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 Minimum Port Diameter
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 15th March 2006, 02:13 AM #1 diyAudio Member   Join Date: Aug 2002 Location: NY Minimum Port Diameter I'm trying to calculate minimum port diameter, and I'm getting different results. First, in searching around the web, I have found a few different equations. So I'm trying them all to see if one gives me an answer near what I expected. The sub I'm working on this for is the Ascendant Audio 12" Assassin. My first question - what is effective diameter of the cone? Is this the distance measured straight across from where the surround meets the cone? I'm guessing this is between 10 and 10.5" on a 12" speaker (I don't have the sub on hand to measure). Second - what equations do you use? I've tried a few that I've found around the web, and I get different answers with each. Some involve unit conversions, some do not, and I'm sure that's where the problem comes in. Finally, if someone could calculate this and tell me what they get, I'm shooting for 20Hz, Xmax is 15.5mm, and as I said above, I don't know effective cone diameter. Those seem to be the three pieces of information that all the equations use. The most realistic result I'm getting is a minimum of about 5". Other than that, I'm getting results close to 11". Anyone have any insight? Is 5" realistic? I've built a few sealed boxes, but this is the first ported, so I haven't gotten into this before... Thanks in advance.
 15th March 2006, 03:55 AM #2 diyAudio Member     Join Date: Nov 2004 Location: Newcastle, Australia There's no way you'll need 11 inches. I would guess a pair of 4 inch flared ports or a singled flared 6 would do the trick. Did you know that Ascendant has a support forum? http://forum.carstereos.org/forumdisplay.php?f=50 tell 'em we sent you.... __________________ Ports rule!
 15th March 2006, 06:27 AM #3 diyAudio Member   Join Date: Nov 2004 Location: Québec, Québec Even a single 4" dual flared port would be enough. A pair would be better but usually problematic because they are too long. __________________ DIYaudio for President !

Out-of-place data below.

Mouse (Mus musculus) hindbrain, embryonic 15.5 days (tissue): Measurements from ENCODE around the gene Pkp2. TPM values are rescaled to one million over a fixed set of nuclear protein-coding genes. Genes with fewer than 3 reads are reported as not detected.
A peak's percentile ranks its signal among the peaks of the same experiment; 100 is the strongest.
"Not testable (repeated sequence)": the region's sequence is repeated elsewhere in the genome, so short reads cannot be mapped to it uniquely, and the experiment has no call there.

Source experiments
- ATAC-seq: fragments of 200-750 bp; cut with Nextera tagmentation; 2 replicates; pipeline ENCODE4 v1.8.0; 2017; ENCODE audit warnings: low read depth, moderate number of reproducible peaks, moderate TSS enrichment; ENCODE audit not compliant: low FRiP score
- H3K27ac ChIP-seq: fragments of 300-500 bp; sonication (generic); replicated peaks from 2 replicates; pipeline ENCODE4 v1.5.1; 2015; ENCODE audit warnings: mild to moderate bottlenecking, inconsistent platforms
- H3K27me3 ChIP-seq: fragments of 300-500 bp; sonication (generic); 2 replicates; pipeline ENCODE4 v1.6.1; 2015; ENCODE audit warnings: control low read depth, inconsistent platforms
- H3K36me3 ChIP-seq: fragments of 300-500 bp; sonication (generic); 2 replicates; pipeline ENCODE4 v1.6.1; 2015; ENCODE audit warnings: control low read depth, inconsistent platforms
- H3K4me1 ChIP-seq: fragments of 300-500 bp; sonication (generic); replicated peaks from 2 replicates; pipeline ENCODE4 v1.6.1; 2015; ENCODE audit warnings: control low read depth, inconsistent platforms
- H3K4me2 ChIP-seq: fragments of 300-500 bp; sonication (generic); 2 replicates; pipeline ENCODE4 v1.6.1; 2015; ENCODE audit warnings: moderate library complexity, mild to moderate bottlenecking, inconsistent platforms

15th March 2006, 11:38 AM #4 diyAudio Member   Join Date: Aug 2002 Location: NY Thanks for the responses, but the engineer in me needs to know HOW to calculate this. I know 11" is a lot, but I can't figure out why I'm getting that as an answer. I suspect the 5" is closer to what it should be. Going to the carstereos.org forum is only going to get an answer to one of my three questions (or none, I may just get guesses from people who have used the sub).
 15th March 2006, 06:39 PM #5 diyAudio Member     Join Date: Nov 2004 Location: Newcastle, Australia to the engineer in all of us..... To know how big your port has to be, you need to model the airspeed in the port. The easiest way to find this is to use a speaker design program. I'm partial to WinISD pro, which gives you a graph of port airspeed at different frequencies. See my short writeup at: http://www.users.bigpond.com/bcolliso/WinISD.htm If your airspeed is too high, you will get "chuffing" from the port. This can be controlled by using flares, but there is still a limit to how fast you can go. I've got some recommendations at: http://www.users.bigpond.com/bcolliso/port-flares.htm If you want a small box tuned low, you'll find that the port is very long, leading to problems with "pipe mode" resonance. The way around this is to move to a passive radiator design. I'll have to hand you off to others if you go down that road.... regards Collo __________________ Ports rule!
 16th March 2006, 08:17 PM #6 diyAudio Member     Join Date: Feb 2004 Location: Stockholm As you may know the first thing to make right is the tuning of the port, which is given by wh=c*sqrt(S/(LV)). Thus a given box volume tells us that thew ratio between the cross-sectional area S and the effective length L must be S/L=(wh/c)^2*V So, we are free to choose S and calculate L or the other way around, for a given wh. The choice is the engineer's. It is a balance between mainly port overloading and pipe resonances in the tube. The air velocity is a major factor determining the tendency to overload. The way to find reasonable port dimensions is usually to simulate. If you find an equation for the port size with respect to overload it is almost certainly based on some sort of rule of thumb. While such equations may seem exact, ports still overload gradually, so the equations can be expected to give varying results depending on the grounds they are based on. Another comment on port overloading. If a large cross-sectional area is needed, it is better to split it in several ports than a single large one. In a large tube, turbulence starts at a lower flow rate. Also, a slit are less inclined to give turbulent flow than a circular port, if the slit has a high width/height ratio. There is a limit in the other end too, dimensions shoul not be smaller than a few centimetres. You might find old postings by me on this forum stating the contrary, but I have changed my views on this. And yes, flared ends are good. There should be a flare also in the inner end of the port, and possibly even a baffle. Otherwise strange high level effects can occur; there will be a DC flow component in the port due to the assymetry, and this will lead to a DC pressure inside the box, forcing the membrane out of its equilibrium position. __________________ Simulate loudspeakers: Basta! Simulate the baffle step: The Edge